OPINION: Spreading misinformation to scare people about the economy


Daily Kos

Prices are up. That’s absolutely true. Inflation has increased since the beginning of 2021 at a rate unmatched since 2009. But that’s what happens every time a Democratic president drags the economy back out of the ditch where a Republican administration left it. It’s not, as the media seems to be insisting, a sign of the apocalypse.

Three weeks ago, CNN ran a segment that was supposedly about how families are “constrained by inflation” and that this is putting “a burden” on their lives. In the segment, CNN’s Brianna Keilar throws over to reporter Evan McMorris-Santoro with an expression of deep concern about how inflation is affecting how families “feed their kids.” McMorris-Santoro, handily standing in front of a gas station sign, moves directly into how gas is “up by more than a dollar since last year” without noting that the prices in 2020 were heavily depressed by the pandemic. He then goes on to interview his typical American family in Texas—who have nine kids and buy 12 gallons of milk each week.

Most of the criticism about the story has focused on that astounding number. Any family that buys 48 gallons of milk each month is pretty far from typical in our 1.23 children per family on average society. But that’s not the problem. And it’s not just CNN.

The problem with that original report on CNN isn’t the family, and it’s not their fondness for milk. The problem is how McMorris-Santoro enthusiastically passes along misinformation without correction.

“I think that probably in June, a dollar was worth a dollar,” says the mother in the interview. “And now that dollar is worth about seventy cents.”

The inflation rate over the last few months may have been higher than Americans are used to over the last decade, but a dollar in June was actually worth about $0.97. The actual rate of inflation is 10 times smaller than the number that was passed along with the comment. McMorris-Santoro doesn’t make that correction.

Then comes that citation for a gallon of milk, with a claim that it was $1.99 at some unstated time in the past, but is now $2.79. Both of those prices are not only well below the average cost of a gallon of milk in America, the lower value hasn’t been seen since around 1994.

The truth is that milk prices are almost completely divorced from inflation. That’s because they are set by Federal Milk Marketing Orders that were last revised in 2000. That system generates a complex, regional pricing system that results in milk being extremely cheap in the upper Midwest, with prices increasing as you move away from that area — to sites such as Texas. Stores can, and do, advertise and sell milk at lower prices. They do this as a loss leader to bring people into the store. But the actual cost of milk now is lower than it has been for most of the last two decades.

None of this gets explained. Instead, McMorris-Santoro goes to lengths to point out the large consumption of this exceptionally large family. If the numbers provided are accurate, all that milk works out to about $10 a week in extra expense. Or $40 a month.

However, McMorris-Santoro completely fails to mention that even if the one child the family is fostering isn’t included, they would still be receiving at least $2,000 a month in new child tax credits that President Joe Biden began issuing in July. That’s right. June, the month that is set up in the interview as the Last Good Month before things went to hell, was actually the last month before they began getting monthly benefits as large as their family.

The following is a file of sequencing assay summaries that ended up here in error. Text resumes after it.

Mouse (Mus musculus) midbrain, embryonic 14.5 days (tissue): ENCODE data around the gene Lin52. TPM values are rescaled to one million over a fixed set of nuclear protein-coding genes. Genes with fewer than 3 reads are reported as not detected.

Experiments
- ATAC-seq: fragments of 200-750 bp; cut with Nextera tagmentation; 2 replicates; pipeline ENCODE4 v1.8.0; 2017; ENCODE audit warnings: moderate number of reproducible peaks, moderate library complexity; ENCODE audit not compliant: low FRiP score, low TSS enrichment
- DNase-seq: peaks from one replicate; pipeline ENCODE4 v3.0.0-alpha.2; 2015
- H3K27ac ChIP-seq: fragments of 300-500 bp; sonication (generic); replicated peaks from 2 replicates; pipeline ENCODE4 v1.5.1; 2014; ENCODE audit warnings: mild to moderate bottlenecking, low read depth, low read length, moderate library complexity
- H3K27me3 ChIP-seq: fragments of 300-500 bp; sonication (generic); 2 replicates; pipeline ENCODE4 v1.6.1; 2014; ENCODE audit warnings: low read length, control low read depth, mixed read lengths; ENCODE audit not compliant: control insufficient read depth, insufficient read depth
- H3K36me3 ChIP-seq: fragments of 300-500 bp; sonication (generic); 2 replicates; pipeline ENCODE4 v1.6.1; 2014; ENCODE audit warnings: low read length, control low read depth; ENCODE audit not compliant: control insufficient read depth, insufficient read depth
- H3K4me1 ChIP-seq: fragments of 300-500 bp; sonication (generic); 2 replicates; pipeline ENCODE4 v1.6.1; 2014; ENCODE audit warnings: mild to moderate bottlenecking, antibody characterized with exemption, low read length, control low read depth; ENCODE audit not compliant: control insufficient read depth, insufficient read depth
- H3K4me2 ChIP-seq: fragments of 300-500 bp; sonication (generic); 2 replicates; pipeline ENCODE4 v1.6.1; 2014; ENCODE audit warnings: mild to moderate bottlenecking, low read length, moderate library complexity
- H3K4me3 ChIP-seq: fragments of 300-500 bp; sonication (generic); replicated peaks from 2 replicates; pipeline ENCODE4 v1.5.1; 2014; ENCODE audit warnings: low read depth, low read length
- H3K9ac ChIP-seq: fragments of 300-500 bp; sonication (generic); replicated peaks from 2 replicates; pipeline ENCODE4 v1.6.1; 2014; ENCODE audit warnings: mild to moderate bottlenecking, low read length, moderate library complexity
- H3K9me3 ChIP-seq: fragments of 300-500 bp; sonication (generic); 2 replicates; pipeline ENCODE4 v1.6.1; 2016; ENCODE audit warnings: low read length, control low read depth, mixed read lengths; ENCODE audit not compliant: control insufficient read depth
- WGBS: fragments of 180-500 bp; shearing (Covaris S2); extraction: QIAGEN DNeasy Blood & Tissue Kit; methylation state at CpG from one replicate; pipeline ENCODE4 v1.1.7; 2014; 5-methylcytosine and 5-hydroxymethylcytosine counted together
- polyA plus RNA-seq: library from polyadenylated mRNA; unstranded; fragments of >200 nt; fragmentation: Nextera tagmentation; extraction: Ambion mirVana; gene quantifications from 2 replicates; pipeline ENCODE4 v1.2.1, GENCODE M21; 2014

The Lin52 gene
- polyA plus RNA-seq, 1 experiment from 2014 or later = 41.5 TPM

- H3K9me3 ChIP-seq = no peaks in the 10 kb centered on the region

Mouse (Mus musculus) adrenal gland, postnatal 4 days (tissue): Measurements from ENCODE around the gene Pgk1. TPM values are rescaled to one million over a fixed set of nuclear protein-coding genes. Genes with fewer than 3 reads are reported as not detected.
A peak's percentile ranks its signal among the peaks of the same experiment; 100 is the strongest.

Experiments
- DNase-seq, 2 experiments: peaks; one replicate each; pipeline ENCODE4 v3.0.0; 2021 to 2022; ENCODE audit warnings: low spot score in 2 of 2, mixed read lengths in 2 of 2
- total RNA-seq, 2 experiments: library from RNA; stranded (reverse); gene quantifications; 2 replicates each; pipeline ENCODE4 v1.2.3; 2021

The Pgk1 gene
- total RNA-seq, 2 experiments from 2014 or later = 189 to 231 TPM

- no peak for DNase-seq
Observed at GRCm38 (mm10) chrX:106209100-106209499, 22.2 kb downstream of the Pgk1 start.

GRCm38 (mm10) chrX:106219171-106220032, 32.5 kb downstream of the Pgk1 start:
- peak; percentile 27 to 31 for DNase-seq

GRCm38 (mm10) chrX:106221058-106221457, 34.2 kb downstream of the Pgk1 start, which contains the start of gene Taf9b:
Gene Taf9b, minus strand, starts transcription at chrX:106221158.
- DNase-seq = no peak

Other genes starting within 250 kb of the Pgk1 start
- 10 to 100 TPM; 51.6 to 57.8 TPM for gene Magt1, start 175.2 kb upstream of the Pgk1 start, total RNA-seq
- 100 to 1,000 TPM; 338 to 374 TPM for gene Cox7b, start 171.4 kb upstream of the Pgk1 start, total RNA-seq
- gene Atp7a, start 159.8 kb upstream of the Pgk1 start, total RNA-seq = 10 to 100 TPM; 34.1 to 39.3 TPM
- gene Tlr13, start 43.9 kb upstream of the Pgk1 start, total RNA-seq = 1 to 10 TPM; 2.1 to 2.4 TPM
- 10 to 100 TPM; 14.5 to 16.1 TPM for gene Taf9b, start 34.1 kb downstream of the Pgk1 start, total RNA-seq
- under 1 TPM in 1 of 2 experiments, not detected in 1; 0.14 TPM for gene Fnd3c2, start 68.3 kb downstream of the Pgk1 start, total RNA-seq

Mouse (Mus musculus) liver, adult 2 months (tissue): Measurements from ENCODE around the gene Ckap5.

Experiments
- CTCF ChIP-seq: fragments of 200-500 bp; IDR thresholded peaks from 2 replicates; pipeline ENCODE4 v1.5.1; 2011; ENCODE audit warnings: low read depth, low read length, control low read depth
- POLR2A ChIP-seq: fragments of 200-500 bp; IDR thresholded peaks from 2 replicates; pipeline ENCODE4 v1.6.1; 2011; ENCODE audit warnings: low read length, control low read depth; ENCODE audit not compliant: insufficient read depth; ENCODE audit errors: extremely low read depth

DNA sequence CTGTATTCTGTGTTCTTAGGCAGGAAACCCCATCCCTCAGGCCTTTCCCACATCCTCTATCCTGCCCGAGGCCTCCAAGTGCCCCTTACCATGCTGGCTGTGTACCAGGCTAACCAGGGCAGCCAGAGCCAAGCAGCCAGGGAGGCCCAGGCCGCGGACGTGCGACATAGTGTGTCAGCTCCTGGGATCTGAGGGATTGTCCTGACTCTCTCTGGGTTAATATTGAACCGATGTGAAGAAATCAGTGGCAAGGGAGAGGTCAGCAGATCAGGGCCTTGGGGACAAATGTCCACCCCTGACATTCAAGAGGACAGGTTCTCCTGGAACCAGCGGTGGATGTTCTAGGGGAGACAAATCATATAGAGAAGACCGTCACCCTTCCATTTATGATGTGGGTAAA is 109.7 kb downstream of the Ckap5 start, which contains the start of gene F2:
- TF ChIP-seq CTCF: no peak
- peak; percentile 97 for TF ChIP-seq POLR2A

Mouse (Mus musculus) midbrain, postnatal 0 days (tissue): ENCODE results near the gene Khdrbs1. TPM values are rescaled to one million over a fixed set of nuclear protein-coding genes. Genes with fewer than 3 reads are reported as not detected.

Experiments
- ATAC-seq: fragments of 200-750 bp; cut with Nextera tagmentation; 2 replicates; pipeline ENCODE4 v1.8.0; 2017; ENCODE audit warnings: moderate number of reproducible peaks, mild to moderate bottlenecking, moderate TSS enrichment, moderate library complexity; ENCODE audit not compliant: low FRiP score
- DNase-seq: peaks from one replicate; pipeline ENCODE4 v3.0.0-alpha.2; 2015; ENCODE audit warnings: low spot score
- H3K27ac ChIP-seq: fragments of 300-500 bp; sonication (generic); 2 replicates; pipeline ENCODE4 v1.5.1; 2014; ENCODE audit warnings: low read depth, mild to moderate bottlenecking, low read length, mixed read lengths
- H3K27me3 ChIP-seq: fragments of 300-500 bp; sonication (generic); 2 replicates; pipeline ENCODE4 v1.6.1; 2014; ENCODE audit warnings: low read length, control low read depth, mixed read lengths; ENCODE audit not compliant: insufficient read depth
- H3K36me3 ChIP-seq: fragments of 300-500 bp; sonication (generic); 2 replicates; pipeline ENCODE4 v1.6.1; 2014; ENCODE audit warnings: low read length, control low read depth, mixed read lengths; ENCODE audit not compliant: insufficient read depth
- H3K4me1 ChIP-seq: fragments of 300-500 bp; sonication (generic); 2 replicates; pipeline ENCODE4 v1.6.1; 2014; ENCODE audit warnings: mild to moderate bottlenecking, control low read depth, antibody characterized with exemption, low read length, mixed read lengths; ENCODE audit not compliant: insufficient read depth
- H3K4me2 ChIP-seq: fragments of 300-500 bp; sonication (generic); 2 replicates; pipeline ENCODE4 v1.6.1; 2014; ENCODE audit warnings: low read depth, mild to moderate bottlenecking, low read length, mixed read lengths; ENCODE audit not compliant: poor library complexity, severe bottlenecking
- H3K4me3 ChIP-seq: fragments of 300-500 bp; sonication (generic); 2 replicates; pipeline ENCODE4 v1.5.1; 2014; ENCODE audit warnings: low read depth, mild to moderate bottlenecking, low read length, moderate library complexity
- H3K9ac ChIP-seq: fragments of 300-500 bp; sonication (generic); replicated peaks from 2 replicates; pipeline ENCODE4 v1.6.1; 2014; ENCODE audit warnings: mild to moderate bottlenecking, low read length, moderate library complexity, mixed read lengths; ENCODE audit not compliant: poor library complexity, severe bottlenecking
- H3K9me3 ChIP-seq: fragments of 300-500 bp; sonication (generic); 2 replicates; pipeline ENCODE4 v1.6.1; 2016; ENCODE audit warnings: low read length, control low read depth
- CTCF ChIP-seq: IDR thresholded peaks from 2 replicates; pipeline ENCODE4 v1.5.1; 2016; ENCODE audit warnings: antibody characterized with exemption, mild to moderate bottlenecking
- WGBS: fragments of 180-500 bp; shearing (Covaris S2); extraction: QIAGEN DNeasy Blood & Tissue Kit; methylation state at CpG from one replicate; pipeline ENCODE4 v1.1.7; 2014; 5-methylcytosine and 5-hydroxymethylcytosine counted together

Inflation over that period wasn’t 30 percent. It was three percent. Milk prices over that period didn’t go up 80 cents nationally, they went up by just 11 cents. And all of that was a blip compared to the $2,000 check that began rolling out to the family in the interview every single month. But that’s not how it got presented.

“Grocery shopping means tough choices right now,” voices McMorris-Santoro.

That’s followed by a statement from the father in the interview who says, “We’re not buying the most healthy stuff, because [the] prices have gone way up. I feel kind of guilty that we can’t afford the good things to be healthy also.”

The remainder of the piece focuses on how the family has to clip coupons, look for bargains and bypass things they’d like to have. That’s before the final statement in which we’re told that their total bill — $310 — would have been “$150 or $200” back in March. In other words, the CNN story is now pushing the idea that there has been 107 percent inflation since March. No one corrects this. In fact, McMorris-Santoro doubles down, saying that the family is “feeling the inflation squeeze to a tune of an extra hundred dollars a week.”

They’re not. But even if they were, they would be coming out $400 a week ahead thanks to those child tax credits. So why aren’t they able to buy their kids healthier food than they were buying in June?

The reason this interview became infamous may be for the 12 gallons of milk, but it should be disdained for using the Big Two distortions when it comes to selling Americans on a disaster that didn’t happen.

It treats the exceptional as if it’s average.

It passes along gross exaggerations without correction.

And all that would be true even if the child tax credit is ignored. Which it shouldn’t be.

(Mark Sumner is a field geologist and a contributing editor at the political web site Daily Kos, where he writes on issues of science, the environment, and the economy. Reprinted from AlterNet.org. See the full article at alternet.org/2021/11/nyt-cnn-inflation.)


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